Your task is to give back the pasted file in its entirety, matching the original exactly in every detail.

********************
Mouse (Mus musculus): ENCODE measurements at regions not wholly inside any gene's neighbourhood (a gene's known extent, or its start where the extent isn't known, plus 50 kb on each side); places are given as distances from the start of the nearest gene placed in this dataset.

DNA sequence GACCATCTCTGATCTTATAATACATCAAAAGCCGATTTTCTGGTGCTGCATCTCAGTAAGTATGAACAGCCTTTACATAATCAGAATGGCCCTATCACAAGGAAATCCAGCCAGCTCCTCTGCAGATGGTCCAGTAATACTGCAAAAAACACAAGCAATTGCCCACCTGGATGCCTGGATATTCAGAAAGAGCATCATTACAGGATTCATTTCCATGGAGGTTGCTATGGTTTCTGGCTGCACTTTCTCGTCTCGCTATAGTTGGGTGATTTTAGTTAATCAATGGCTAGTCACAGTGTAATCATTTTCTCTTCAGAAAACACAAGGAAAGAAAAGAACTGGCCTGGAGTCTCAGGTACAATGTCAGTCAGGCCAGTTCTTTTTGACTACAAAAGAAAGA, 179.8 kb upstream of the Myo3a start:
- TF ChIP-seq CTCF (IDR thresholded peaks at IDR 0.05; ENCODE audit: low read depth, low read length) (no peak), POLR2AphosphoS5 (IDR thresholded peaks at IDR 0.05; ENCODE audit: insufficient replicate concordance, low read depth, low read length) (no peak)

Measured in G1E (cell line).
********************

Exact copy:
Mouse (Mus musculus): ENCODE measurements at regions not wholly inside any gene's neighbourhood (a gene's known extent, or its start where the extent isn't known, plus 50 kb on each side); places are given as distances from the start of the nearest gene placed in this dataset.

DNA sequence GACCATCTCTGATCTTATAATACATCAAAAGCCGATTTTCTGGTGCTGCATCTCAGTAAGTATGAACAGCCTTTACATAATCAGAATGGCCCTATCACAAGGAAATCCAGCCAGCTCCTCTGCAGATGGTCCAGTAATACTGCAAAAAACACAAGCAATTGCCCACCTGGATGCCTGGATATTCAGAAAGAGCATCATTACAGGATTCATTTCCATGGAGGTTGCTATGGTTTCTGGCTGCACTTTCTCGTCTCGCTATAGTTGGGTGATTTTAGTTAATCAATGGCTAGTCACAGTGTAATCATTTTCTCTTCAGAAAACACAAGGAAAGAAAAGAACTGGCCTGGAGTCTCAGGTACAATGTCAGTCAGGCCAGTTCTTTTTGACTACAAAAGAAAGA, 179.8 kb upstream of the Myo3a start:
- TF ChIP-seq CTCF (IDR thresholded peaks at IDR 0.05; ENCODE audit: low read depth, low read length) (no peak), POLR2AphosphoS5 (IDR thresholded peaks at IDR 0.05; ENCODE audit: insufficient replicate concordance, low read depth, low read length) (no peak)

Measured in G1E (cell line).